Scientists say women are especially sensitive to synthetic chemicals because these substances can interfere with female hormone cycles and because they adhere to body fat that is more prevalent in women than in men.
In 2007, California will launch the nation's first statewide, voluntary biomonitoring program to measure chemical contaminants in people and find out which pollutants are most common in the state's residents.
The National Institute of Child Health and Human Development next year will also begin a $2.5 billion study to track children's exposures from birth to age 21, examining which chemicals are building up in the bodies of U.S. children and how they relate to individuals' susceptibility to different diseases.
While waiting for the results of these and other studies, health advocates are encouraging consumers to shun pesticides, remove outdoor shoes in the house, choose fragrance- and toxin-free products, use baby bottles that are free of a carcinogenic chemical called bisphenol-A and press authorities for stricter laws and more studies.
"Manufacturers are producing new chemicals all the time with little government oversight," says Julia Brody, director of the Silent Spring Institute, based in Newton, Mass. "We need tighter restrictions, like those in Europe, if we hope to protect the next generation."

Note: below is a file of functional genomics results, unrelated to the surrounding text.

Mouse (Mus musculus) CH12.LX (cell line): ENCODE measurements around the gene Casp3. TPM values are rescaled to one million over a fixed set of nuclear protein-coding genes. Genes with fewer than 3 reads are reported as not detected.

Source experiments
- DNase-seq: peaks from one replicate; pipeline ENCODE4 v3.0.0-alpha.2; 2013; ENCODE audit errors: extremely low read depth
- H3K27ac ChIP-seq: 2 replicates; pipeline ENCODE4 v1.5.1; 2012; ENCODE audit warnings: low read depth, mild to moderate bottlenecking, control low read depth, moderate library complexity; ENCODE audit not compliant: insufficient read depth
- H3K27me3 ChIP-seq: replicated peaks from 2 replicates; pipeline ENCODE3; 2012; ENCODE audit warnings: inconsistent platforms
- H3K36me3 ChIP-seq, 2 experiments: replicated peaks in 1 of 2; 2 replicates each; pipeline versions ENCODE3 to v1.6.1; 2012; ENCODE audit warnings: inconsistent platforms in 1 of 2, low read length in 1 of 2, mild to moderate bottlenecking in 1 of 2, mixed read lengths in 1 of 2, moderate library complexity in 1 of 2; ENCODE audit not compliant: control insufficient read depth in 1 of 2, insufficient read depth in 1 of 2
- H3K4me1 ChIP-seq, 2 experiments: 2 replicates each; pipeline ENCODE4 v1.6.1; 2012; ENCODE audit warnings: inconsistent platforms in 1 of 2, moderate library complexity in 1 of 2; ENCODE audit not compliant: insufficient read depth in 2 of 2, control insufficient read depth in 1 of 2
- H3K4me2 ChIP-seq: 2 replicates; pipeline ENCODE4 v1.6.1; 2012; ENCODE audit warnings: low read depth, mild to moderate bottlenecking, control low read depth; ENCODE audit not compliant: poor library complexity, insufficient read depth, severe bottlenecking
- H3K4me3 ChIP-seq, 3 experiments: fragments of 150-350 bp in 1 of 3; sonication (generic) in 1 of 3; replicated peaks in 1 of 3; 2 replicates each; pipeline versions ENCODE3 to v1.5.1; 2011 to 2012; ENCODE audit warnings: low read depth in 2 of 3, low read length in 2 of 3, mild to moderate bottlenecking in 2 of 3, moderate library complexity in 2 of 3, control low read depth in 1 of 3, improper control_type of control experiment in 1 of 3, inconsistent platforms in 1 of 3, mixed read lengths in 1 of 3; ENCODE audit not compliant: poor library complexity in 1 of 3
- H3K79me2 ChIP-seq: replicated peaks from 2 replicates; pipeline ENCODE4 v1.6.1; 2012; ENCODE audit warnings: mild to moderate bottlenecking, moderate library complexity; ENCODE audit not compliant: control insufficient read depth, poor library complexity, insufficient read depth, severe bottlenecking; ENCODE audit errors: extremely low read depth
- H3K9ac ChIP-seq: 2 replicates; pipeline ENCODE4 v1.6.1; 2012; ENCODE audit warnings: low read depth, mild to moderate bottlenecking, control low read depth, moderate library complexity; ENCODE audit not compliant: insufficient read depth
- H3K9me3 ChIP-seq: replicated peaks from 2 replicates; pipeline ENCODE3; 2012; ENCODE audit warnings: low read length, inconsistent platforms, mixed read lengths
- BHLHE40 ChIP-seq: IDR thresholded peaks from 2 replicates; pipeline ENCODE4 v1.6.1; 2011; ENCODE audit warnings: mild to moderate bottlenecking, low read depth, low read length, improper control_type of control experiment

One toxin threatening mothers and children is mercury, which can spur breast cancer, autism and attention deficit disorder. In 2002, a study found that 1 in 6 U.S. women of reproductive age has enough of this contaminant in her blood to endanger a developing fetus.
Researchers say infants and children are also at high risk, because at the time of early and rapid growth, susceptibility to pollutants can be greatest.
How these pollutants wound up in babies' bodies -- and what impact they may have on the next generation -- are the subjects of inquiry by a growing number of concerned scientists.
According to federal
records, U.S. companies produce an estimated 75,000 chemicals; of those,
3,000 are produced in amounts of more than a million pounds per year.
Some compounds can linger for decades after a single exposure. Take DDT, a pesticide that can damage the nervous system. In May 2006, the Seattle-based Toxic-Free Legacy Coalition tested Washington residents and found 80 percent had detectible levels of the chemical in their bloodstreams 34 years after it was banned in the United States.
'Increased Susceptibility' to Illness
"Our increased susceptibility to a variety of illnesses may be related not just to our exposure to these chemicals, but to exposures our mothers and grandmothers experienced during pregnancy," says Theo Colborn, president of the Endocrine Disruption Exchange, an environmental advocacy group based in Paonia, Colo.
The Washington-based Environmental Working Group in May tested mother-and-daughter pairs and found that each daughter had more chemicals in common with her mother than with other women. Because the mothers had decades more exposure, they had levels of lead, mercury and flame retardants in their bodies up to 5.2 times higher than their daughters.